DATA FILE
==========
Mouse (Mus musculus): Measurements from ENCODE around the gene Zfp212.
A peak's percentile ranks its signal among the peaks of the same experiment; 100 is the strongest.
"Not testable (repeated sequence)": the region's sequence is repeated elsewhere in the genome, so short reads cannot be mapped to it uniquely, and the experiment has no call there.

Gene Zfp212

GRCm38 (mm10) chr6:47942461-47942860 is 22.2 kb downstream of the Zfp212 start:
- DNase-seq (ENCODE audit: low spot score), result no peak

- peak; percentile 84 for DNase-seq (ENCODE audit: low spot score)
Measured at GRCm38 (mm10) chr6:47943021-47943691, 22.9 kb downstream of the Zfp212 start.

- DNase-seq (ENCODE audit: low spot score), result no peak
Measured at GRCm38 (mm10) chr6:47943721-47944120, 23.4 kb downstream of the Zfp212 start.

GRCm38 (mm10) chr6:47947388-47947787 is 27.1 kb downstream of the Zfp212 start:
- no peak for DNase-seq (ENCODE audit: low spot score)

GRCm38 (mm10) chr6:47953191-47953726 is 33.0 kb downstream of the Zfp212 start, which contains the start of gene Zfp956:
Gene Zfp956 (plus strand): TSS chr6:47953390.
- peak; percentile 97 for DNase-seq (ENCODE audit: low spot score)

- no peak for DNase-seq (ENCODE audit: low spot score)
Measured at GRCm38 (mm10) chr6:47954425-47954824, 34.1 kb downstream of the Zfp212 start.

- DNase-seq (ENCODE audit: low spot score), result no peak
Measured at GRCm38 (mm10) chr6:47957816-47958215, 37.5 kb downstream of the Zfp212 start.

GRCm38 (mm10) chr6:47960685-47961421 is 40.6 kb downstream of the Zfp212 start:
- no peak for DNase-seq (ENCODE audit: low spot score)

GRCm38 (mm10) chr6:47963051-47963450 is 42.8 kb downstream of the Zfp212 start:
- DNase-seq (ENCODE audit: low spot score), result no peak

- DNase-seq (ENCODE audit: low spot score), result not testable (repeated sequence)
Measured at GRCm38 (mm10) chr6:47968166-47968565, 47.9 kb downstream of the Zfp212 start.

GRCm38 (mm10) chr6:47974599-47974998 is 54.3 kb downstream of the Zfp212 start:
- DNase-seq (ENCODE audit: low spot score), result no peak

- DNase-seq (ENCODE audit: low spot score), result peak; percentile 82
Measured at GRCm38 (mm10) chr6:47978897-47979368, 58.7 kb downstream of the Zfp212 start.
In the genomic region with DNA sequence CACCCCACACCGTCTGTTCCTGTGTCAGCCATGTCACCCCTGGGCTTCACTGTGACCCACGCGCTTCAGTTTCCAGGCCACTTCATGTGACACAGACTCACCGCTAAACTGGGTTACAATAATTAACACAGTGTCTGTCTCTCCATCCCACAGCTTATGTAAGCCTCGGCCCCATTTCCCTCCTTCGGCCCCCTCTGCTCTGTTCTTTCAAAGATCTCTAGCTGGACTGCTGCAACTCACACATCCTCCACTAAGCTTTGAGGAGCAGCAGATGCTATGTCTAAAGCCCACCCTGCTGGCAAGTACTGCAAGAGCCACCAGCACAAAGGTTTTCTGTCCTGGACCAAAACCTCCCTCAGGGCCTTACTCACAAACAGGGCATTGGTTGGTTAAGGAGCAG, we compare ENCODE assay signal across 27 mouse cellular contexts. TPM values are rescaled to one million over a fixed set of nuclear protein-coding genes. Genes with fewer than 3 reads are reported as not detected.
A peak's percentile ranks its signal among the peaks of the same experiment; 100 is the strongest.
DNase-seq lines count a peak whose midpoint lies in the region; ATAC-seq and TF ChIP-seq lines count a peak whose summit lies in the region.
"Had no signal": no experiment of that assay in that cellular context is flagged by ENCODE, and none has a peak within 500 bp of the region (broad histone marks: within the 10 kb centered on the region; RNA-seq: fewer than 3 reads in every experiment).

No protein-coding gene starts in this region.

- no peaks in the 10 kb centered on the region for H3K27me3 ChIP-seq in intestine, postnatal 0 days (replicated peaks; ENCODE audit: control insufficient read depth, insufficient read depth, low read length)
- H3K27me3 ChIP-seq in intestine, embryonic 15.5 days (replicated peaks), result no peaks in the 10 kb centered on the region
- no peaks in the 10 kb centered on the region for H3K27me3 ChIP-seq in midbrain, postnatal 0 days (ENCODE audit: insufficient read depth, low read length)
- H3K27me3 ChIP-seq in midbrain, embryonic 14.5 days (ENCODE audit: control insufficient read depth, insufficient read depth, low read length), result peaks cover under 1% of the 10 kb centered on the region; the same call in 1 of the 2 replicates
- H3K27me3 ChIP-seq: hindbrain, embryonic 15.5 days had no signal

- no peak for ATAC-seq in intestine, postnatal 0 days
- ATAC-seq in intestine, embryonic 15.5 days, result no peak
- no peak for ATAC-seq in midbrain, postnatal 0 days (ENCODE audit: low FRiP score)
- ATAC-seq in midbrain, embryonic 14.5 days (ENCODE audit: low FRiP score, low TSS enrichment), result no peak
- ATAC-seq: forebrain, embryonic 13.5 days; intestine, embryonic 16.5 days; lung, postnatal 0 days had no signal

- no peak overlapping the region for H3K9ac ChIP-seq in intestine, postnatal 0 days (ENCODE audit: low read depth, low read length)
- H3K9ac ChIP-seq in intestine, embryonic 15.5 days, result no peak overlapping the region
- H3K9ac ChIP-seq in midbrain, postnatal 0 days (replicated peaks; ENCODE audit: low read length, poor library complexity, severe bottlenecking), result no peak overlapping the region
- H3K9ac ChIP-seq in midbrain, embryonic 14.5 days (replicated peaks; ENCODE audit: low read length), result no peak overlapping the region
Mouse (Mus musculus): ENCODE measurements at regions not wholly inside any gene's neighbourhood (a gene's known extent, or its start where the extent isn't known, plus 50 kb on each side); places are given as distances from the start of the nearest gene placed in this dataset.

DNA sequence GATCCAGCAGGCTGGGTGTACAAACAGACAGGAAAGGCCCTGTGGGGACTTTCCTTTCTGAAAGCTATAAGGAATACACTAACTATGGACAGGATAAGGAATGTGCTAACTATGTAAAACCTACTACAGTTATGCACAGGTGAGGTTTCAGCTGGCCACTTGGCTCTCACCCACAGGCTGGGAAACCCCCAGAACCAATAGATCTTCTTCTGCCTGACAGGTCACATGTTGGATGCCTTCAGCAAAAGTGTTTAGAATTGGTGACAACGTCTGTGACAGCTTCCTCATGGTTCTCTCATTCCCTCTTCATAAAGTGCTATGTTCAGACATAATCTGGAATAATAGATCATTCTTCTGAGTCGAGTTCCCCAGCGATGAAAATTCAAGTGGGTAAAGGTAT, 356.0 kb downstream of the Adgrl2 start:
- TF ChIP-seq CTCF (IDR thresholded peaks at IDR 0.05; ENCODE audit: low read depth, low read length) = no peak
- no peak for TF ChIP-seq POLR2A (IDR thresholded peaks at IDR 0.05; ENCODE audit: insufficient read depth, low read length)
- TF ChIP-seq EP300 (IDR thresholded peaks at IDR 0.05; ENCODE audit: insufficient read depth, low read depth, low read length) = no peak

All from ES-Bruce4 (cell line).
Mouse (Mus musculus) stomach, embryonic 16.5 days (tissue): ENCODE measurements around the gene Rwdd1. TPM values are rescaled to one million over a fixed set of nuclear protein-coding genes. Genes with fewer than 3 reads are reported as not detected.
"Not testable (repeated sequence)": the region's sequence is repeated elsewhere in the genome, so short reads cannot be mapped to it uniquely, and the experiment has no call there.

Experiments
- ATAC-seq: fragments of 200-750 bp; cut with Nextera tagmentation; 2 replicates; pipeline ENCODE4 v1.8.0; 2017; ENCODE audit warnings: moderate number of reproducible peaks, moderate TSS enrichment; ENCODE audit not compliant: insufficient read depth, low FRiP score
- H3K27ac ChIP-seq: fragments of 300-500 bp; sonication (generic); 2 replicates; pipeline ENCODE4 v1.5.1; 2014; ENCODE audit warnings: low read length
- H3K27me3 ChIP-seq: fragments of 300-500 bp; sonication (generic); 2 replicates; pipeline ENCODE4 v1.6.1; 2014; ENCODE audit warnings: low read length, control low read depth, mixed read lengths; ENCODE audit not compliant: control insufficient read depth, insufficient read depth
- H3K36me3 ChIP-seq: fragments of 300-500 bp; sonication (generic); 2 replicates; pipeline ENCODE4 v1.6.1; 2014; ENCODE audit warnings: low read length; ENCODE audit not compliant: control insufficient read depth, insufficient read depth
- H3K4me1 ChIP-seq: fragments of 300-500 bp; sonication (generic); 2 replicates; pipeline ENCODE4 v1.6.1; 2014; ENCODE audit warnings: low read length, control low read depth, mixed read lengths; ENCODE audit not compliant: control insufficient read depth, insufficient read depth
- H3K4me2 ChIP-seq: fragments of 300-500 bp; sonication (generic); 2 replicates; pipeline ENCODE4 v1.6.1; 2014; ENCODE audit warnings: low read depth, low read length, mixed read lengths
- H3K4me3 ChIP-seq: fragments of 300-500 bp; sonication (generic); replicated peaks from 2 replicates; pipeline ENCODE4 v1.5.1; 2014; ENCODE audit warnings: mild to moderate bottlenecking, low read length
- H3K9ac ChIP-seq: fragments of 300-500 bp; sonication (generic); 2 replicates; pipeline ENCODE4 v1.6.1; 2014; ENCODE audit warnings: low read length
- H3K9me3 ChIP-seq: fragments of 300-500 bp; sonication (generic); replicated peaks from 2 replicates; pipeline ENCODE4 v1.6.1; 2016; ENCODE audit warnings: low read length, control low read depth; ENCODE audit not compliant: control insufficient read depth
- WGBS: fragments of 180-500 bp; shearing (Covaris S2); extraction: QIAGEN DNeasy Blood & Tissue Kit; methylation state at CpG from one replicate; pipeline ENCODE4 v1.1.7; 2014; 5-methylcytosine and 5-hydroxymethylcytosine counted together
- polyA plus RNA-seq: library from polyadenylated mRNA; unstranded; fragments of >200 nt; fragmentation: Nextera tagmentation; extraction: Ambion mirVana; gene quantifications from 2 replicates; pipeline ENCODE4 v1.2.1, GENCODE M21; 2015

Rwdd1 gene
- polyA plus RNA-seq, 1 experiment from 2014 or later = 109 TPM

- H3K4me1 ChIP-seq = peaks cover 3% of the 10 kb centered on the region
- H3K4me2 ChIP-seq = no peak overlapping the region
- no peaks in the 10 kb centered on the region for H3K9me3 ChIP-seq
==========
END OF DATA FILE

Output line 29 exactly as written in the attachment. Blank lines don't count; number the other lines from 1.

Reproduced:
Measured at GRCm38 (mm10) chr6:47978897-47979368, 58.7 kb downstream of the Zfp212 start.